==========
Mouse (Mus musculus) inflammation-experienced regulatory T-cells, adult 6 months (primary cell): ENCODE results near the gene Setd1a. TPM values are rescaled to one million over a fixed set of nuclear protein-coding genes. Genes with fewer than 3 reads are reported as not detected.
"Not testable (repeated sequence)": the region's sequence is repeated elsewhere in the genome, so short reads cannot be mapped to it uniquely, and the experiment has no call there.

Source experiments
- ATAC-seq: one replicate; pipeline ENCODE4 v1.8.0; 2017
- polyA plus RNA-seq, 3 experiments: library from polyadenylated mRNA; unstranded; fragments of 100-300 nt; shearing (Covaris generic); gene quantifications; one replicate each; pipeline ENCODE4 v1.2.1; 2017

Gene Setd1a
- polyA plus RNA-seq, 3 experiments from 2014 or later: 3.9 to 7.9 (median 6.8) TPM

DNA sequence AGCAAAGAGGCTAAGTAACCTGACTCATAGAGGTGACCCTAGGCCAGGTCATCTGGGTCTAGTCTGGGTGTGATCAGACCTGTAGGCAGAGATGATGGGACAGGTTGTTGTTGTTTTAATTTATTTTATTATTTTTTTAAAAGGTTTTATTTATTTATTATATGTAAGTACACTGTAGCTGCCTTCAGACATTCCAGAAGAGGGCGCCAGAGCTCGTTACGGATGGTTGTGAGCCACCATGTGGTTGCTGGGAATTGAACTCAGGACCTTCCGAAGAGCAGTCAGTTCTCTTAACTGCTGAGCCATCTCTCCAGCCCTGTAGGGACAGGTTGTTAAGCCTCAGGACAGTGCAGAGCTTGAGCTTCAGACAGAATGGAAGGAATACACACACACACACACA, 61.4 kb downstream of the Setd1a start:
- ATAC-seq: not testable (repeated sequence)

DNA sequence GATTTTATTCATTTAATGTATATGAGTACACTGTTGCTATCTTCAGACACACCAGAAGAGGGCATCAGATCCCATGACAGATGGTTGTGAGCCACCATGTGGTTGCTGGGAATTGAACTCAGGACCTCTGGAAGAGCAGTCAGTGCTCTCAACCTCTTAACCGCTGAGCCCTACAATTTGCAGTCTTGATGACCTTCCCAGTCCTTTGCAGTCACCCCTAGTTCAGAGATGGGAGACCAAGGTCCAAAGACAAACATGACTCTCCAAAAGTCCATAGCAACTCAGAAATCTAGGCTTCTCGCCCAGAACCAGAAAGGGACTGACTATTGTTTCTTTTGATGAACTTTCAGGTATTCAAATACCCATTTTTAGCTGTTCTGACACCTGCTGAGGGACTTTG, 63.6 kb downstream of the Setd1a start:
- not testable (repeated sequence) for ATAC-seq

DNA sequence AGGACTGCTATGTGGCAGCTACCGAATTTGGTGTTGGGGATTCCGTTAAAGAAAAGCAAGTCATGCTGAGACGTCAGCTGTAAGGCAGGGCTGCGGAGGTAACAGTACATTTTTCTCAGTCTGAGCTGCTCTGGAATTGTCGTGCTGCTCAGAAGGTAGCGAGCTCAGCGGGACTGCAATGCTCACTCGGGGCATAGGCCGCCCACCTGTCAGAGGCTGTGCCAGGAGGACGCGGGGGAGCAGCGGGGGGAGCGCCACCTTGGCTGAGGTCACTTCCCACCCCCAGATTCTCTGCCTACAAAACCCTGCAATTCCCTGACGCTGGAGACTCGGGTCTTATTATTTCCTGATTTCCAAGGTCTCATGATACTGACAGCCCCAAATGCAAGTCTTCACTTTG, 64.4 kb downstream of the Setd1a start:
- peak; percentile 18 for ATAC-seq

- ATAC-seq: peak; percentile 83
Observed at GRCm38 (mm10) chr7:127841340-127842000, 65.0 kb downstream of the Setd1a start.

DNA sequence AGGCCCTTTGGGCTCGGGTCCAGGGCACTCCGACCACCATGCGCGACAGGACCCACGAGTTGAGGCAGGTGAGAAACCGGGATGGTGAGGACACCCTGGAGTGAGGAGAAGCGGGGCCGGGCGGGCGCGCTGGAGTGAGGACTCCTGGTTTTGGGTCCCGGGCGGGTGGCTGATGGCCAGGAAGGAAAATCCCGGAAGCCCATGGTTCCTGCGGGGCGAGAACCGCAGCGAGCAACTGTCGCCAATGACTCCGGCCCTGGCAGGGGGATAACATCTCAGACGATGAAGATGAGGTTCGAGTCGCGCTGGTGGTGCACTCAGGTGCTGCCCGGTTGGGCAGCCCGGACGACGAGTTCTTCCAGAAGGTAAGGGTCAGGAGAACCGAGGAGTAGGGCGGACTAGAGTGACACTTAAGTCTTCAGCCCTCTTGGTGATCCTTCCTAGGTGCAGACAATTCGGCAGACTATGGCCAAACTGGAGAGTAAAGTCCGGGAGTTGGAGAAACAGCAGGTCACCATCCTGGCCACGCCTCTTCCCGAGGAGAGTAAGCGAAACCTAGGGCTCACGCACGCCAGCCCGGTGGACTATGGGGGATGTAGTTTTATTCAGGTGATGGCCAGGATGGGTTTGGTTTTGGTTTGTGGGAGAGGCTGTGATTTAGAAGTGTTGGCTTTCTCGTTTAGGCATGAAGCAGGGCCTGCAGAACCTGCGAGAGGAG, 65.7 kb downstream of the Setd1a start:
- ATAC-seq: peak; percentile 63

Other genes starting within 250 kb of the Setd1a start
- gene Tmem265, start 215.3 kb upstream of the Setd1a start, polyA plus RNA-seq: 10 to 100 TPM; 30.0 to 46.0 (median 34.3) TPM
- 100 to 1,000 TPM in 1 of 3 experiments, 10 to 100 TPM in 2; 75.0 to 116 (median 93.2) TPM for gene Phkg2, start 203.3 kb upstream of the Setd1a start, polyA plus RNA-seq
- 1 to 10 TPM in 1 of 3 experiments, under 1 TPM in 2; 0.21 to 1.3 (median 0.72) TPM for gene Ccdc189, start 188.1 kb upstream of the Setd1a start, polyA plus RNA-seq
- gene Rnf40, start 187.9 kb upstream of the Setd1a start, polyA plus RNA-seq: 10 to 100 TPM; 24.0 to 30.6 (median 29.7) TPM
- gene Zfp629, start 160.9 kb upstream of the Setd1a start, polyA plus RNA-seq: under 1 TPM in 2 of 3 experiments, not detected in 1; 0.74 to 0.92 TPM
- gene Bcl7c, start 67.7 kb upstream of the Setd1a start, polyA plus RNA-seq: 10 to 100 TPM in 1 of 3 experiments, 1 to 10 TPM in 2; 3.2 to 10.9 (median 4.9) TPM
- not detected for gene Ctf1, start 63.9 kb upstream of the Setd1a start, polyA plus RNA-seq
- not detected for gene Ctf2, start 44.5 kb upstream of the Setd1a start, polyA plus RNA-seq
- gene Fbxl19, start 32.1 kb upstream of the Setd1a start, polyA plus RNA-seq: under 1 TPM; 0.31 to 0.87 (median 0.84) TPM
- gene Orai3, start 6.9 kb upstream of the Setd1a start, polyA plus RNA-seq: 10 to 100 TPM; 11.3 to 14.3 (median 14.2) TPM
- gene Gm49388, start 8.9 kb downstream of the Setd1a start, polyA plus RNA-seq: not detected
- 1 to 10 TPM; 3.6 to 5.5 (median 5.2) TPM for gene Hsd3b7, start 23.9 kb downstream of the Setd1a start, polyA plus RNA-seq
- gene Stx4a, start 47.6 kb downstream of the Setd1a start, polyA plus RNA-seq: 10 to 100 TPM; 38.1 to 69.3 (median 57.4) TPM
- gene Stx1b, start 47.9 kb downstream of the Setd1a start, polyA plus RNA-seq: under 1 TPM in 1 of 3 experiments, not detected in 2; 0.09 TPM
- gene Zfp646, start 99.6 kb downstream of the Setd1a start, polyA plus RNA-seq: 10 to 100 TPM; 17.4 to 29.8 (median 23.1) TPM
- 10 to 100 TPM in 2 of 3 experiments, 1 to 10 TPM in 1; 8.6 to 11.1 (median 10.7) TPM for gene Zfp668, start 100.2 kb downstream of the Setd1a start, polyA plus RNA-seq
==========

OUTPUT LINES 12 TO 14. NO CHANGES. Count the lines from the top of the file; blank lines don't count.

DNA sequence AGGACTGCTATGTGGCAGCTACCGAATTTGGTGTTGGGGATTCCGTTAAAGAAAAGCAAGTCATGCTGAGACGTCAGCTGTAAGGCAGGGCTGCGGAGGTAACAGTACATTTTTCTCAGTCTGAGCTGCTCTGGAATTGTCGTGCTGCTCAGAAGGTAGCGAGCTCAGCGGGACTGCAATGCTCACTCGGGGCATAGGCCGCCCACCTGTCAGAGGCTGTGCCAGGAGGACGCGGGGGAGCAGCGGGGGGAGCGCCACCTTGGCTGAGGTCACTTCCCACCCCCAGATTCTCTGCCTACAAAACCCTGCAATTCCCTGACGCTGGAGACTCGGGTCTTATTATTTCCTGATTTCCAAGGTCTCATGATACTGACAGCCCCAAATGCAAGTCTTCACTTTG, 64.4 kb downstream of the Setd1a start:
- peak; percentile 18 for ATAC-seq

- ATAC-seq: peak; percentile 83